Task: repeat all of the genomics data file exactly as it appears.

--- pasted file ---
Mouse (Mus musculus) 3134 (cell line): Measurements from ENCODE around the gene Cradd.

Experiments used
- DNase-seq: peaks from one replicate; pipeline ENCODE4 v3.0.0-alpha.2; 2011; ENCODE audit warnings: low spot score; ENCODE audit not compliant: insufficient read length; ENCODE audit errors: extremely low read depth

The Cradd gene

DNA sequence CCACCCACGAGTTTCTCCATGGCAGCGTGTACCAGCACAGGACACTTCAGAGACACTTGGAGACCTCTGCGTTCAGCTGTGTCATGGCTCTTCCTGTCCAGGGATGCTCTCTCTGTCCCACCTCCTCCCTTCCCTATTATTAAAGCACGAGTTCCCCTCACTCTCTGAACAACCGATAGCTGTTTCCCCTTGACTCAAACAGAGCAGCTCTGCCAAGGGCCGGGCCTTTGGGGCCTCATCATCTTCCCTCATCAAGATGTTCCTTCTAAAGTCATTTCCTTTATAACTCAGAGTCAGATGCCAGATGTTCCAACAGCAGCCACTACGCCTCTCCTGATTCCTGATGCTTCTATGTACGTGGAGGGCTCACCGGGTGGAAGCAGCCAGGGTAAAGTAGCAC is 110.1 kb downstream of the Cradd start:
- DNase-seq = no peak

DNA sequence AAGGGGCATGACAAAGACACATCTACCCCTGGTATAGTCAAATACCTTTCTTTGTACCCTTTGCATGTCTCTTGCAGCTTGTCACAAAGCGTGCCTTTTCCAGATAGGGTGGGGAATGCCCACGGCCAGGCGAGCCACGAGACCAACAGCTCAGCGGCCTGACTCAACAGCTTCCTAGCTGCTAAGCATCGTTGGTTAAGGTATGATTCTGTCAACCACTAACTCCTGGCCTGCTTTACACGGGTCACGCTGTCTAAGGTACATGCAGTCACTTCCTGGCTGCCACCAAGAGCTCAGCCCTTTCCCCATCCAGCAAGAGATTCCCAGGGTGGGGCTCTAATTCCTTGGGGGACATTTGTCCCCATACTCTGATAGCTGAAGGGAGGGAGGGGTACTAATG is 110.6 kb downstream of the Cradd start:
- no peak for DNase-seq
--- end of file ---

Mouse (Mus musculus) 3134 (cell line): Measurements from ENCODE around the gene Cradd.

Experiments used
- DNase-seq: peaks from one replicate; pipeline ENCODE4 v3.0.0-alpha.2; 2011; ENCODE audit warnings: low spot score; ENCODE audit not compliant: insufficient read length; ENCODE audit errors: extremely low read depth

The Cradd gene

DNA sequence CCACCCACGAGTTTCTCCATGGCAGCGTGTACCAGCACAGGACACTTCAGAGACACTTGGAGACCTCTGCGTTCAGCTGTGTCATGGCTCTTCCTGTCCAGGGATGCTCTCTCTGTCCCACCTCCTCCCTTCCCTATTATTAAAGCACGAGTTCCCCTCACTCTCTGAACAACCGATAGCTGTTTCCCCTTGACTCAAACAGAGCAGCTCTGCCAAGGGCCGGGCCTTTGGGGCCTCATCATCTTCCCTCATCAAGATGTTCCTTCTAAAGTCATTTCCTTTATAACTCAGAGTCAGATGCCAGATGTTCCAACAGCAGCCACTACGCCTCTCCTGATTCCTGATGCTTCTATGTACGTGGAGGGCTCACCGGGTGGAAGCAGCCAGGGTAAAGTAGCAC is 110.1 kb downstream of the Cradd start:
- DNase-seq = no peak

DNA sequence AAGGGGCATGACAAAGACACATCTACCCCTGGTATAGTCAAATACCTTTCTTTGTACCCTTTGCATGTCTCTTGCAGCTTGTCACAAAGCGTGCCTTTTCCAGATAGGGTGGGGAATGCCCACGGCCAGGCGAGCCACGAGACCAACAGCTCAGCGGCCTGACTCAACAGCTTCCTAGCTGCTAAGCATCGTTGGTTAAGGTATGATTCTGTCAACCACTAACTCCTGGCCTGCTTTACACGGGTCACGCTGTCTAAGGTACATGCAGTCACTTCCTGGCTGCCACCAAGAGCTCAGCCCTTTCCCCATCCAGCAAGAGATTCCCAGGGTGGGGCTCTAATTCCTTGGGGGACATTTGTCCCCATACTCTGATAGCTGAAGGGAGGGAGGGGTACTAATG is 110.6 kb downstream of the Cradd start:
- no peak for DNase-seq